White blood count (WBC) – 0.94, Absolute neutrophil Count (ANC) – 0.77; after just one day of my transfused, super, feisty granulocytes!
The staff say the numbers are small, just a blip. But, I’m happy dancing, hugging strangers and on my knees thanking God and every single angel who’s been listening to my prayers.
My bursting heart actually aches. I can hear the echo of Nick’s robust laugh in my head. The way he cracks up always makes me chuckle. It’s been a long while since he laughed like a kid should.
Donna H is visiting Vancouver and she spends the day with me at the House (Ronald McDonald House). FH walks through the door with a look upon his face that makes my stomach heave and I think I will lose my lunch onto the floor. He’s supposed to be at the hospital! Why would he would leave Nicholas and not have someone call me?
“Is Nick OK??” I’m almost shouting.
He looks from me to Donna to me again and says, “Your mother died today.”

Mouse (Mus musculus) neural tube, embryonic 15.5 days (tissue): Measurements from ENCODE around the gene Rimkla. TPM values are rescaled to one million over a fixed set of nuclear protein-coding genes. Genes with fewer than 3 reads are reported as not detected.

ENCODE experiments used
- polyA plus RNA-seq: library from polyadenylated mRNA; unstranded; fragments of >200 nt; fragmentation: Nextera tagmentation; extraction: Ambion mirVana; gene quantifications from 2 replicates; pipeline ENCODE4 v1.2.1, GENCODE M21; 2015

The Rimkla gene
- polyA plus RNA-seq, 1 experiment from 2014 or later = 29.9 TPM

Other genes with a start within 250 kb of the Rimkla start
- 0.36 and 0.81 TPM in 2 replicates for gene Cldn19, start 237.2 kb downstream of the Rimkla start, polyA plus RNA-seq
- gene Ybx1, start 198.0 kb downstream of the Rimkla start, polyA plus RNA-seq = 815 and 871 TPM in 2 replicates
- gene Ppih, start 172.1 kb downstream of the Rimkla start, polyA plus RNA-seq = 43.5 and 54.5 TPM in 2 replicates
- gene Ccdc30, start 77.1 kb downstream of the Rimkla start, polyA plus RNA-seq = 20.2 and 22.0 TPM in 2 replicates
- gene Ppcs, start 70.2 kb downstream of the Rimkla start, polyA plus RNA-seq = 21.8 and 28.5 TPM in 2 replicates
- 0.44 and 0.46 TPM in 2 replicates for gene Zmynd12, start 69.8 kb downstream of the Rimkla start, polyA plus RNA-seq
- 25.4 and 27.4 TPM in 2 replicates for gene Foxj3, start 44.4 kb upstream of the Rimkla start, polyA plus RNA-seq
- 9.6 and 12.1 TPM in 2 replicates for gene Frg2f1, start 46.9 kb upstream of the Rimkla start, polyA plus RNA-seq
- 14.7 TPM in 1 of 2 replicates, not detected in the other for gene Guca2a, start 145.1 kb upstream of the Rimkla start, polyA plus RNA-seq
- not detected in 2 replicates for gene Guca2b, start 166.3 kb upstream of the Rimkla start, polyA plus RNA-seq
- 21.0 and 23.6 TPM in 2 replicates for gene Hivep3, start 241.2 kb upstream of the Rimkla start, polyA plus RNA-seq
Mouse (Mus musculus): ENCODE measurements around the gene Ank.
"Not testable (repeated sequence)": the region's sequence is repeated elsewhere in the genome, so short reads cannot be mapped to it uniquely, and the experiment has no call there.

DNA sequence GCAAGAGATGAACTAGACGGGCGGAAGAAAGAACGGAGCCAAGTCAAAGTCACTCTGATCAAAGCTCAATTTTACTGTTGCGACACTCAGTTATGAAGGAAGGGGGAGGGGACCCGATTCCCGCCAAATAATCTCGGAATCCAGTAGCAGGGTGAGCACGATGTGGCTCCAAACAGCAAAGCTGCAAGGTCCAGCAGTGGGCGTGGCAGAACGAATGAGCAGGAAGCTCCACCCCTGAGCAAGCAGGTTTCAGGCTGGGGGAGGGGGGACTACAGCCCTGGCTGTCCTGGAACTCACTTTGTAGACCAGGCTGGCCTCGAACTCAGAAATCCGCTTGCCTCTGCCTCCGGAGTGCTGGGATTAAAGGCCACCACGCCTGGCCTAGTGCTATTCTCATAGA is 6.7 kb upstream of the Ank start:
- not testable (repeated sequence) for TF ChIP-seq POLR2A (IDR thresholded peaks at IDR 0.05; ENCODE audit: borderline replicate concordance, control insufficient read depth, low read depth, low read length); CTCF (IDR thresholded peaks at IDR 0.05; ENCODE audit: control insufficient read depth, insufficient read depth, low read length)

My first reaction is rubber knees from overwhelming relief. Then I’m mad. I’m seething. “That bitch!” I snarl. I turn my back to Donna and FH when I feel my face twist.
“Susan!” I think he is reprimanding me. We’re in the House with sick little kids and their families and here I am swearing. Then he reaches out an arm but I shake him off.
The urge to get to Nicholas’ side makes me run for the car. FH has to drop me off at the front of the hospital because I can’t wait for him to park. I tiptoe to Nick’s bed because his eyes are closed. He hears me and his brown eyes are wide. “Oh Mom, Dad told me, are you OK?” There is more grief on his face.
Right now, I don’t know what to say about my mother’s death except she wasn’t old, but she wasn’t eleven years old. She didn’t mean to die, but maybe she didn’t mean to live either.
I can’t imagine what this will feel like, but right now, Nicholas needs me to be the best advocate for him that I am capable of and nobody is going to take that away from him.
Saturday, May 22, 1999